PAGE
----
I recently spoke with a friend who was having difficulty making a major decision in his life. I suggested to him that he might be struggling because he is a talented fellow who might therefore have too many options.
After we concluded our conversation, I recalled reading a well-written book called the Paradox of Choice: Why More Is Less (2004), by Barry Schwartz. This delightful book incorporates many findings of cognitive science and the psychology of decision-making. His main point is, indeed, paradoxical:
As the number of available choices increases, as it has in our consumer culture, the autonomy, control and liberation this variety brings are powerful and positive. But as the number of choices keeps growing, negative aspects of having a multitude of options begin to appear. As the number of choices grows further, the negatives escalate until we become overloaded. At this point, choice no longer liberates, but debilitated. It might even be said to tyrannize.
When Schwartz speaks of tyranny, he reminds us that we live in a society in which you can find paralyzing members of choices even at the supermarket. Why is it that we need 16 types of instant mashed potatoes, 75 types of instant gravies, 120 different types of pastas sauce 16 versions of Italian dressing, 275 types of serial and 64 formulas of barbecue sauce? We face similar numbers of choices when we choose retirement plans, medical care, careers, where to live and who to be.
Modern society has done this to us: it has transformed many choices into explicit and psychologically real choices. The average American sees 3000 advertisements each day, which equates to 30 advertisements per waking minute (page 53). We are covered with ads because advertisers realize that “familiarity breeds liking,” in other words “people will wait the familiar things more positively than the unfamiliar ones.”
Schwartz describes experiments where people are confounded when exposed to larger numbers of consumer items from which to choose, many of these people turning away rather than making any choice at all. We find it hard to ignore all of the choices to which we are exposed. In fact, they are impossible to ignore because once we become aware of them, they become our “standard of comparison.” When we see a person next to us using a smaller faster laptop computer with a brighter screen, my own perfectly adequate computer no longer seems adequate.
Schwartz argues that even though having some choices is good, this doesn’t necessarily mean that having more choices is better. He suggests that we need to maximize our freedom by “learning to make good choices about the things that matter “while avoiding the time drain of obsessing over choices that don’t matter. It follows that we should not be rebelling against all constraints on freedom of choice. We should also strive to make choices that are merely “good enough,” instead of seeking perfect or at least superior choices. Schwartz further advises that “we would be better off if we paid less attention to what others around us were doing.”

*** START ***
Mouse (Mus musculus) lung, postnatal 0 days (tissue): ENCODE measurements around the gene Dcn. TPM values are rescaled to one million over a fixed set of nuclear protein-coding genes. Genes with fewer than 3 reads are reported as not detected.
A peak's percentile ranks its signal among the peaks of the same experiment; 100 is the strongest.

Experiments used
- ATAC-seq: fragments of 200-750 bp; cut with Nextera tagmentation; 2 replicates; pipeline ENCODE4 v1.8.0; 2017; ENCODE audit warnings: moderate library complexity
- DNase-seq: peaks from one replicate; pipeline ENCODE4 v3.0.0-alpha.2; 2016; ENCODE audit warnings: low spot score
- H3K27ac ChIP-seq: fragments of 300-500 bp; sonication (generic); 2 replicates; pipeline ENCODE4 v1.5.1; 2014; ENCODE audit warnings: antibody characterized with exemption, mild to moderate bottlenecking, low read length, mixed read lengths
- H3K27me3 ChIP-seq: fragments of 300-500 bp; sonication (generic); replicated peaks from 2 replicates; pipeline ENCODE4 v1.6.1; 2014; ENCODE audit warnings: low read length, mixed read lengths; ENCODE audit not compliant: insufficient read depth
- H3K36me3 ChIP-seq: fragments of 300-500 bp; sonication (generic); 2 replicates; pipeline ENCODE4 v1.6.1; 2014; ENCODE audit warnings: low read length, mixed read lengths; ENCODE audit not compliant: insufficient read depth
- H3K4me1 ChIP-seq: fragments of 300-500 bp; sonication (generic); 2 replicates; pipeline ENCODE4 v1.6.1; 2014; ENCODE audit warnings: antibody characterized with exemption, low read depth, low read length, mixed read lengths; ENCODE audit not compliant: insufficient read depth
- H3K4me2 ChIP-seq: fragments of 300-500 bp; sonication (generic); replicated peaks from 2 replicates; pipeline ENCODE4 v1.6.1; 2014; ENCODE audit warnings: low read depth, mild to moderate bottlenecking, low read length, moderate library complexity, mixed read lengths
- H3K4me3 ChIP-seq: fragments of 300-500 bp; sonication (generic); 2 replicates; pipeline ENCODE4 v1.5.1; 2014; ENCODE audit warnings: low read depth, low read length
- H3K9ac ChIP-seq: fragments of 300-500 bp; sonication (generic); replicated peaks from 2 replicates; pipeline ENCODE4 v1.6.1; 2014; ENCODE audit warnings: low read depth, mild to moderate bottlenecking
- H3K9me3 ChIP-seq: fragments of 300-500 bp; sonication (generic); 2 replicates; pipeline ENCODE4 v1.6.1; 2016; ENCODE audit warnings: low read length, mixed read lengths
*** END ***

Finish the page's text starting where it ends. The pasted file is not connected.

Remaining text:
As a Schwartz admits, these conclusions conflict with the conventional wisdom that we are always better off with more choices and that we should always strive for the highest of standards in our decision-making. The increased number of options in modern society has three unfortunate facts, per Schwartz
- It means that decisions require more effort.
- It makes mistakes more likely.
- It makes a psychological consequences of mistakes more severe
Many of us have been turned into “maximizers,” who need to be assured that every purchase or decision is the absolute best that could have been made. The healthier alternative to being a maximizer is to be a “satisficer,” to “settle for something that is good enough and not worry about the possibility that there might be something better.” As opposed to maximizers, satisficers search only until they find an item that meets their criteria and standards, at which point they stop. They are not concerned about the possibility that there are superior products or better bargains “just around the corner.”
Therefore, the Paradox of Choice is not just an academic presentation. It is a self-help manual. Schwartz assures us that “most of us have the capacity to be satisficers.” He includes tests for determining one’s tendencies as well as advice for breaking one’s maximizing habits.
The deep lesson of the Paradox of Choice is that more choices don’t necessarily mean more control.
There comes a point at which opportunities become so numerous that we feel overwhelmed. Instead of feeling in control, we feel unable to cope. Having the opportunity to choose is no blessing if we feel we do not have the wherewithal to choose wisely.
Once again, the solution is to be selective in investing in our choice making. “The choice of when to be a chooser may be the most important choice we have to make.”